Once again, Montreal Canadiens defenseman P.K. Subban received the back of the hand from Hockey Canada. Subban, Montreal’s leading scorer this season, wasn’t among the initial 16 players named to Canada’s roster for the World Cup of Hockey tournament in September.
Defensemen Drew Doughty of the Los Angeles Kings, Shea Weber of the Nashville Predators, Duncan Keith of the Chicago Blackhawks, and Marc Edouard-Vlasic of the San Jose Sharks were selected to the team.
Subban? Crickets. It’s a sound he’s heard before.
Subban, a former Norris Trophy-winner as the National Hockey League’s best defenseman, was named to Team Canada for the 2014 Winter Olympics, but only after much hand-wringing by Hockey Canada’s brain trust and an outcry from hockey fans.
Team Canada’s Head Coach Mike Babcock made clear back then that he didn’t trust Subban’s game. He responded to Subban’s placement on the team by playing him for just 11 minutes – in one game – on Canada’s march to Olympic Gold. Babcock is Canada’s coach for the World Cup.
So what does a Norris Trophy-winning, NHL All-Star, Gold Medal-owning brotha have to do to get some hockey love from his country?
Team Canada General Manager Doug Armstrong gave The Toronto Star some insight into the mind of Babcock, the head coach of the Toronto Maple Leafs
“What I know Mike likes, working two Olympics, he likes predictability…He likes to know that he can play a player in every situation. What we have here at the World Cup, and in the Olympics, is you’re not going to be able to hide anyone. There’s no real good matchup when you’re playing the Russians, there’s no real good matchup when you’re playing any team at this level. So we want players out there who can play in any situation, against anyone, 5-on-5.”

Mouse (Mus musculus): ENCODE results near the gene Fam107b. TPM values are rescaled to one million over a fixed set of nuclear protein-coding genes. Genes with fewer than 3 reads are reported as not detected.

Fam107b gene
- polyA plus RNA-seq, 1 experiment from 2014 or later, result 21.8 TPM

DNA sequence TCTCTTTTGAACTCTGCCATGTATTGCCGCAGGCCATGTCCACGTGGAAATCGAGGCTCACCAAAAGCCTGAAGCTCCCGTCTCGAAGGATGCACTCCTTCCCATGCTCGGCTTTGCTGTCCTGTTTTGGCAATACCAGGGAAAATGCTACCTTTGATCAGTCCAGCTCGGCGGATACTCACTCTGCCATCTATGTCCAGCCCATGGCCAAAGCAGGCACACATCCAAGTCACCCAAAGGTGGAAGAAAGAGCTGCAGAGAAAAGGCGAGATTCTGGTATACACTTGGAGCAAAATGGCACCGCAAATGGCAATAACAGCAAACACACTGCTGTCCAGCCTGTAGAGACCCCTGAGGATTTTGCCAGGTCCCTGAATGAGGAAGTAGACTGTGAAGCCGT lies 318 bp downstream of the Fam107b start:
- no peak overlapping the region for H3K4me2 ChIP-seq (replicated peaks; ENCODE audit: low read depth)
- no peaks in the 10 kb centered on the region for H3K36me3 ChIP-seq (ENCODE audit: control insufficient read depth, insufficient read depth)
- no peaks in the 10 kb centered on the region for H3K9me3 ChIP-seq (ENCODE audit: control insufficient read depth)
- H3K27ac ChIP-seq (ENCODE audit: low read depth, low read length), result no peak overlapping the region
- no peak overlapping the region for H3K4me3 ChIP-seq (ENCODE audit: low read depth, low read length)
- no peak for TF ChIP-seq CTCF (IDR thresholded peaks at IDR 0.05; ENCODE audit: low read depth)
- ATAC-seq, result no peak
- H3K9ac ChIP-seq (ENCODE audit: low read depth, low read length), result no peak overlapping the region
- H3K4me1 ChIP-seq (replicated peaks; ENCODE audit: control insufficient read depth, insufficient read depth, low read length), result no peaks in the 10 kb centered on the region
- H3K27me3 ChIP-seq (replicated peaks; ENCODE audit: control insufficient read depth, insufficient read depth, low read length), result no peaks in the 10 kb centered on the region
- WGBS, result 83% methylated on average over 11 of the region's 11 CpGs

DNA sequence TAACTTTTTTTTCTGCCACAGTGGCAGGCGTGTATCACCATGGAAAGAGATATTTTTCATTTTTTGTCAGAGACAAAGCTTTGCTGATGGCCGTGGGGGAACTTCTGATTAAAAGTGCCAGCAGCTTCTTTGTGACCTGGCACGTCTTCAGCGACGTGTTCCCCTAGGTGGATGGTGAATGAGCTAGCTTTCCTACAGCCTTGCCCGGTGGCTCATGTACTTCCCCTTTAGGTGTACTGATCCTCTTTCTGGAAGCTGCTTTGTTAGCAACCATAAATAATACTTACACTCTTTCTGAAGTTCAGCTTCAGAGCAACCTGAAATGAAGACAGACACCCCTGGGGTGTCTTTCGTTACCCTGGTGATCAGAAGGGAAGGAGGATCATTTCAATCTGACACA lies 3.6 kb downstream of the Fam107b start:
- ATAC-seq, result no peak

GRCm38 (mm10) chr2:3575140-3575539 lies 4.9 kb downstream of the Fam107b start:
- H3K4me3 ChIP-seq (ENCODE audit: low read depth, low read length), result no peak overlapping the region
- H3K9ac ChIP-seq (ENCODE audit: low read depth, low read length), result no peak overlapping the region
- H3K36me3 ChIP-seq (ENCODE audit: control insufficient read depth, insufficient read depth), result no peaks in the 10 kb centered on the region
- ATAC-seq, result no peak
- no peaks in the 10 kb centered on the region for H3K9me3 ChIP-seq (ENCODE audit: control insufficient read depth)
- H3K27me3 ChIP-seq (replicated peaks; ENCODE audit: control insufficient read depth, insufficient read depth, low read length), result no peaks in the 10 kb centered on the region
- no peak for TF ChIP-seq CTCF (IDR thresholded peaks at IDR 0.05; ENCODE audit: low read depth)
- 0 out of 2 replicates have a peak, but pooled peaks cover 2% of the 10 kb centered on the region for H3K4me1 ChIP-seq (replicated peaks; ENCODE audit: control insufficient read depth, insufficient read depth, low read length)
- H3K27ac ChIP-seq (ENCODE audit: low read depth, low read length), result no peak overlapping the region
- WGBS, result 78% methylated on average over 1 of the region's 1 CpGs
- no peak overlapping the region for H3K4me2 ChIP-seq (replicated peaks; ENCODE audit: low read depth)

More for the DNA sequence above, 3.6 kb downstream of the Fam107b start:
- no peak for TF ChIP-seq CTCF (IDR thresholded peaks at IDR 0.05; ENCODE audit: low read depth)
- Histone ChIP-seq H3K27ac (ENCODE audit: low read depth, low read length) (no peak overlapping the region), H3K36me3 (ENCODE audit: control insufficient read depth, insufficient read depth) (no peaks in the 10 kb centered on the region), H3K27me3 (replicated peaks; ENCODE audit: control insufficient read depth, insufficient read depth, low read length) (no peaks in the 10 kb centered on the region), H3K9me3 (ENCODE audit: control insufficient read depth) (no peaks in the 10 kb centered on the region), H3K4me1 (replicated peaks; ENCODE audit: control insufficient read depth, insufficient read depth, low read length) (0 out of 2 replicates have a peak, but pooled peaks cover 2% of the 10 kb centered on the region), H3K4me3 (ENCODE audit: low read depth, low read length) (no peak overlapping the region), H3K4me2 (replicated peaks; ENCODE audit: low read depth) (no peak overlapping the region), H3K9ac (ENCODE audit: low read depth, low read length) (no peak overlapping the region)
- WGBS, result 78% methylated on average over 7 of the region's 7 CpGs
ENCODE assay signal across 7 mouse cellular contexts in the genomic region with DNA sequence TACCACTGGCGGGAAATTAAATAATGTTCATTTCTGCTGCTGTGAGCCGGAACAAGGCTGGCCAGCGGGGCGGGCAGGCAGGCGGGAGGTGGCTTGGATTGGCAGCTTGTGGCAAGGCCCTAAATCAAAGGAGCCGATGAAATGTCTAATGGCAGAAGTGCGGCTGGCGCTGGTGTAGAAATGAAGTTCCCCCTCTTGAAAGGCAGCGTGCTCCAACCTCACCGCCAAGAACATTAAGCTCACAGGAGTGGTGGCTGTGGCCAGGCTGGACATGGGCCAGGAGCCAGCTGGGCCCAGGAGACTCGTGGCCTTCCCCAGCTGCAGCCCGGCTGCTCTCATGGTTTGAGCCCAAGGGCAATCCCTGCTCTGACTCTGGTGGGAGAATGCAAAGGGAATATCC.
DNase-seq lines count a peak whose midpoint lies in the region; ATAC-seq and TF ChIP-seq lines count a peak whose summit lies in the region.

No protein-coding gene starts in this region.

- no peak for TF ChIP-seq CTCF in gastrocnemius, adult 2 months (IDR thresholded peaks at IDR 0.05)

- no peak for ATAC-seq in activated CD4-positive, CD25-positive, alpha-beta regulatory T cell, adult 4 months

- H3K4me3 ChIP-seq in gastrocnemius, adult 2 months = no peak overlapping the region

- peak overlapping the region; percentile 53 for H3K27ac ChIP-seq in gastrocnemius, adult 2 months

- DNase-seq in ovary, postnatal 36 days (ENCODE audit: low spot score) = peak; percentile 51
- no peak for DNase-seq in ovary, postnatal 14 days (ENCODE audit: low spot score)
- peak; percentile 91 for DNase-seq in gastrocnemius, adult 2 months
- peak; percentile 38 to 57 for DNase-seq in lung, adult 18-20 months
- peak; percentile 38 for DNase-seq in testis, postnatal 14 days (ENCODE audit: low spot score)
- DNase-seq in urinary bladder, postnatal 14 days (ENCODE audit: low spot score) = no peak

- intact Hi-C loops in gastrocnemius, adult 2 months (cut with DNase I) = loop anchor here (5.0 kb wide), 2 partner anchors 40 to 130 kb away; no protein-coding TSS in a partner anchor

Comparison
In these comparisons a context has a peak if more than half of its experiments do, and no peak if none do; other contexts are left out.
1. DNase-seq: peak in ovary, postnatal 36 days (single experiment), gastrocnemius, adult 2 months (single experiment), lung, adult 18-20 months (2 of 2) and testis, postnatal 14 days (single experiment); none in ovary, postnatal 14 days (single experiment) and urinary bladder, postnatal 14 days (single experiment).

Subban seemed to offer a pre-buttal to Armstrong/Babcock when he told Canada’s Sportsnet ahead of the Team Canada roster announcement that “I play close to 30 minutes a game, I kill penalties, play on the power play; I play in all situations against the league’s best players…I think those are the kind of players Team Canada is looking for, but there’s plenty of competition there.”
There’s no doubt that the Montreal Canadiens are enduring the hockey season from hell. All-world goaltender Carey Price has been injured for much of the 2015-16 season, but that didn’t stop Hockey Canada from naming him to the World Cup roster.
Off-ice issues regarding forward Alex Galchenyuk and recently-traded forward Devante Smith-Pelly raised questions about discipline on the team.
Through it all, Subban has been a mainstay on the team. As a defenseman, he leads the Canadiens in scoring with 5 goals and 43 assists. He’s second on the team in plus/minus – an indicator of defensive responsibility – with a plus-7.
He’s sixth among NHL defensemen in scoring. He’s fourth among all NHL players in time on ice averaging 26:14 minutes per game, just behind Doughty.
Subban averages 19:16 minutes of ice time per game when the Canadiens play at even strength, 5-on-5 hockey; 2:19 minutes when the Habs are shorthanded because of penalties; 4:38 minutes when Montreal has the power play man advantage.
So the numbers make the case for Subban playing for Team Canada. But there are other intangibles that Subban brings the game that some of his defensive brethren don’t. Subban is electric on the ice and an electrifying personality off it. He’s become a charitable force in Montreal, his adopted city.
He isn’t the cookie-cutter, stoic, player who says “we’re taking this one game at a time” when a microphone is stuck in front of him. He’s a refreshingly candid presence who draws attention on and off the ice.
He and his family – brother Malcolm is a goaltender for the American Hockey League Providence Bruins and youngest brother Jordan is a defenseman for the AHL Utica Comets – have been ambassadors for the game, helping to draw kids of color to hockey.
So with seven Team Canada roster slots still up for grabs, picking P.K. for the World Cup of Hockey wouldn’t be a PC or an affirmative action move by Hockey Canada. It would be the right move.